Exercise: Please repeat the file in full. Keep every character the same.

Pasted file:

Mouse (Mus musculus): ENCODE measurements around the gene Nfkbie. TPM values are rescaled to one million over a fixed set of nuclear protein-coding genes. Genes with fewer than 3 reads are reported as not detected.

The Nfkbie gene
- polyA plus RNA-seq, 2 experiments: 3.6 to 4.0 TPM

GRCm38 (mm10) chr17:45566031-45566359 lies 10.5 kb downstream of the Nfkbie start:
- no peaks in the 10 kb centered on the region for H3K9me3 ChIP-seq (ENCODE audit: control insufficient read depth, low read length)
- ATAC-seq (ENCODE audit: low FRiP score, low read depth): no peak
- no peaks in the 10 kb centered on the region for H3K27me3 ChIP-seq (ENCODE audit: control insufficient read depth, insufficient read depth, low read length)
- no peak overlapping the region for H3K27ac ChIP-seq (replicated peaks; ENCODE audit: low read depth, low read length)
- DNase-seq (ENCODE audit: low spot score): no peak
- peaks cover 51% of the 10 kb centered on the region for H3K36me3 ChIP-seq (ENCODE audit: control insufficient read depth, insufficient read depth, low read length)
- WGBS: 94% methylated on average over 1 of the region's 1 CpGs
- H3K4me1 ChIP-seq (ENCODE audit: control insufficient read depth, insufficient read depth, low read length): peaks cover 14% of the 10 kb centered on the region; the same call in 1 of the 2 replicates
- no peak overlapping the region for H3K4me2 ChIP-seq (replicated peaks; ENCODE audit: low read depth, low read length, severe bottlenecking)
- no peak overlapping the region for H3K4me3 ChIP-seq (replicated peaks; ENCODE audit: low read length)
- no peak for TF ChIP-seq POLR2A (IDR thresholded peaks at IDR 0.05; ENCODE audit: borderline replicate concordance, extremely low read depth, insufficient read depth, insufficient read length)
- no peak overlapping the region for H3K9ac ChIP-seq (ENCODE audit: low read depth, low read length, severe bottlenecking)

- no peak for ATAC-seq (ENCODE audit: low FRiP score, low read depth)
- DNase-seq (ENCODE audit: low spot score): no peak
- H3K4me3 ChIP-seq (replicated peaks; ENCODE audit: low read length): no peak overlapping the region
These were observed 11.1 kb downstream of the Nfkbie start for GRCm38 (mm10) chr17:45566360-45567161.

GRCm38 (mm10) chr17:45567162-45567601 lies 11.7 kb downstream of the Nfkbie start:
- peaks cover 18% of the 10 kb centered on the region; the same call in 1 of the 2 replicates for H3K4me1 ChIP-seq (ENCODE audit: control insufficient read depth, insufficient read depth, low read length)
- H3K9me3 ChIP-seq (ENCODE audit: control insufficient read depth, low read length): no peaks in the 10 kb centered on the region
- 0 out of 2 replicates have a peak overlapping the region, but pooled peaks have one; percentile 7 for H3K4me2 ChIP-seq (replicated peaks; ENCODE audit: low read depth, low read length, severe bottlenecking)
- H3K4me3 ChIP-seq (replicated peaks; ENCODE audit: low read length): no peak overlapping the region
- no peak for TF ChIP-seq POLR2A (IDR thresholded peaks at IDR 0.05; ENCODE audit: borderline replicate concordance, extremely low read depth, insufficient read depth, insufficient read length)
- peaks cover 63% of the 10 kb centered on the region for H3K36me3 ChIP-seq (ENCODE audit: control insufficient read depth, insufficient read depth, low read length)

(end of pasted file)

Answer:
Mouse (Mus musculus): ENCODE measurements around the gene Nfkbie. TPM values are rescaled to one million over a fixed set of nuclear protein-coding genes. Genes with fewer than 3 reads are reported as not detected.

The Nfkbie gene
- polyA plus RNA-seq, 2 experiments: 3.6 to 4.0 TPM

GRCm38 (mm10) chr17:45566031-45566359 lies 10.5 kb downstream of the Nfkbie start:
- no peaks in the 10 kb centered on the region for H3K9me3 ChIP-seq (ENCODE audit: control insufficient read depth, low read length)
- ATAC-seq (ENCODE audit: low FRiP score, low read depth): no peak
- no peaks in the 10 kb centered on the region for H3K27me3 ChIP-seq (ENCODE audit: control insufficient read depth, insufficient read depth, low read length)
- no peak overlapping the region for H3K27ac ChIP-seq (replicated peaks; ENCODE audit: low read depth, low read length)
- DNase-seq (ENCODE audit: low spot score): no peak
- peaks cover 51% of the 10 kb centered on the region for H3K36me3 ChIP-seq (ENCODE audit: control insufficient read depth, insufficient read depth, low read length)
- WGBS: 94% methylated on average over 1 of the region's 1 CpGs
- H3K4me1 ChIP-seq (ENCODE audit: control insufficient read depth, insufficient read depth, low read length): peaks cover 14% of the 10 kb centered on the region; the same call in 1 of the 2 replicates
- no peak overlapping the region for H3K4me2 ChIP-seq (replicated peaks; ENCODE audit: low read depth, low read length, severe bottlenecking)
- no peak overlapping the region for H3K4me3 ChIP-seq (replicated peaks; ENCODE audit: low read length)
- no peak for TF ChIP-seq POLR2A (IDR thresholded peaks at IDR 0.05; ENCODE audit: borderline replicate concordance, extremely low read depth, insufficient read depth, insufficient read length)
- no peak overlapping the region for H3K9ac ChIP-seq (ENCODE audit: low read depth, low read length, severe bottlenecking)

- no peak for ATAC-seq (ENCODE audit: low FRiP score, low read depth)
- DNase-seq (ENCODE audit: low spot score): no peak
- H3K4me3 ChIP-seq (replicated peaks; ENCODE audit: low read length): no peak overlapping the region
These were observed 11.1 kb downstream of the Nfkbie start for GRCm38 (mm10) chr17:45566360-45567161.

GRCm38 (mm10) chr17:45567162-45567601 lies 11.7 kb downstream of the Nfkbie start:
- peaks cover 18% of the 10 kb centered on the region; the same call in 1 of the 2 replicates for H3K4me1 ChIP-seq (ENCODE audit: control insufficient read depth, insufficient read depth, low read length)
- H3K9me3 ChIP-seq (ENCODE audit: control insufficient read depth, low read length): no peaks in the 10 kb centered on the region
- 0 out of 2 replicates have a peak overlapping the region, but pooled peaks have one; percentile 7 for H3K4me2 ChIP-seq (replicated peaks; ENCODE audit: low read depth, low read length, severe bottlenecking)
- H3K4me3 ChIP-seq (replicated peaks; ENCODE audit: low read length): no peak overlapping the region
- no peak for TF ChIP-seq POLR2A (IDR thresholded peaks at IDR 0.05; ENCODE audit: borderline replicate concordance, extremely low read depth, insufficient read depth, insufficient read length)
- peaks cover 63% of the 10 kb centered on the region for H3K36me3 ChIP-seq (ENCODE audit: control insufficient read depth, insufficient read depth, low read length)